There was a weak positive correlation between hsCRP and triglycerides (r = 0.39, p < 0.001); D-dimer and triglycerides (r = 0.303, p = 0.006); hsCRP and D-dimer (r = 0.395, p = 0.001) (Figure). There was no significant correlation of hsCRP and D-dimer with the other lipid variables evaluated (data not shown).
FIGURE − Correlation between: A) triglycerides and hsCRP; B) triglycerides and D-dimer; C) D-dimer and hsCRP
hsCRP: high-sensitivity C-reactive protein.
Triglyceride levels of oral contraceptive users were higher than those of nonusers, what is in agreement with other studies(21-30). The use of estrogens is associated with increased hepatic synthesis of triglycerides and suppression of hepatic lipase expression, resulting in increased serum levels of triglycerides(31, 32). The medium-dose contraceptive users had higher triglyceride levels than low-dose ones, what is probably due to their larger dose of ethinylestradiol, which may stimulate the hepatic synthesis of triglycerides more strongly(31).
The oral contraceptive users had higher total cholesterol levels than nonusers, as a result of increased levels of HDL-C, since a significant difference of LDL-C levels was not observed between users and nonusers. Accordingly, higher HDL/LDL index was observed in oral contraceptive users than in nonursers, but not HDL/TC index, since both HDL-C and TC were increased in oral contraceptive users. Other researchers also described increased HDL-C levels and, consequently, TC levels in oral contraceptives users(24, 25, 28, 33-38), which results from increased hepatic synthesis of HDL lipoprotein(39). The increase in HDL-C levels provided by oral contraceptive use is beneficial to the organism, since high levels of HDL lipoprotein are associated with an antiatherogenic profile and a reduced cardiovascular risk(39). Other studies also did not observe significant differences of LDL-C levels between users and nonusers(23, 24, 39, 40), which results from the opposite effects of ethinylestradiol and progestogens on LDL-C levels. While ethinylestradiol reduces LDL-C levels, progestogens raise its levels(41).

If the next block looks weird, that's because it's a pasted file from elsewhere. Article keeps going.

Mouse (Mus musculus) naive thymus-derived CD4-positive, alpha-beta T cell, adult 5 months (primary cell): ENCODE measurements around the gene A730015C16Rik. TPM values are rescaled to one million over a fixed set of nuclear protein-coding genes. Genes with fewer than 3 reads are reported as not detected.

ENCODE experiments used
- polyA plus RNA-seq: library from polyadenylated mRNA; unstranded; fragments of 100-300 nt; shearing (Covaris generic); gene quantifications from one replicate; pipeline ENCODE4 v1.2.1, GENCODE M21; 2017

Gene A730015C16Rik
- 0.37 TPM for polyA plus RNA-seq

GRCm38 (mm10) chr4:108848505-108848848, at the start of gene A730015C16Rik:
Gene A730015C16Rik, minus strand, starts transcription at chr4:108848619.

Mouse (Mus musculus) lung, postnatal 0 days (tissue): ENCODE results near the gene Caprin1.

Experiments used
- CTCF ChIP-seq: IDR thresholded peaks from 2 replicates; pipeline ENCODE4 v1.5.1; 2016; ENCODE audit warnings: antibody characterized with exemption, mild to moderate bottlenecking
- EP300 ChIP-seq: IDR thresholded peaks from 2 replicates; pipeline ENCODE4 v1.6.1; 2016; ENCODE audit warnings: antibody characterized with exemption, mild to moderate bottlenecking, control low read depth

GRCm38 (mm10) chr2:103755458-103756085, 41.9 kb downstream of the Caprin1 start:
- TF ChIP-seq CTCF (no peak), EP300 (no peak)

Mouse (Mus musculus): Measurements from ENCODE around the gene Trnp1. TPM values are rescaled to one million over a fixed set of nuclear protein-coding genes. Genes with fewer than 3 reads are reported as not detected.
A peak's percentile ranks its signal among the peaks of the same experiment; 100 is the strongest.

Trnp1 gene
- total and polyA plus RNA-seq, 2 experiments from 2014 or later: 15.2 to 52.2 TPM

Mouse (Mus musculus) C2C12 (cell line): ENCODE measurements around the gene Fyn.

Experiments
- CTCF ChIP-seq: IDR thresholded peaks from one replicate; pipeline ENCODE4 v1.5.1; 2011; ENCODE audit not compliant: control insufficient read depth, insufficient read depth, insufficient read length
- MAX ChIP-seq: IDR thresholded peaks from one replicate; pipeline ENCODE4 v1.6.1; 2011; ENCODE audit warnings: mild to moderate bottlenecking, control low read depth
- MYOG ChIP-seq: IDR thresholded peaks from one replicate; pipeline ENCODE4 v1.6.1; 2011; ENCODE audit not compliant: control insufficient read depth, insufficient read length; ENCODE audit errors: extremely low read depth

Higher D-dimer levels were observed in medium dose users when compared to nonusers, indicating that oral contraception leads to a hypercoagulability state, which depends on the dose of ethinylestradiol. Other studies evidenced the influence of ethinylestradiol dose on D-dimer levels and hypercoagulability state(42, 43).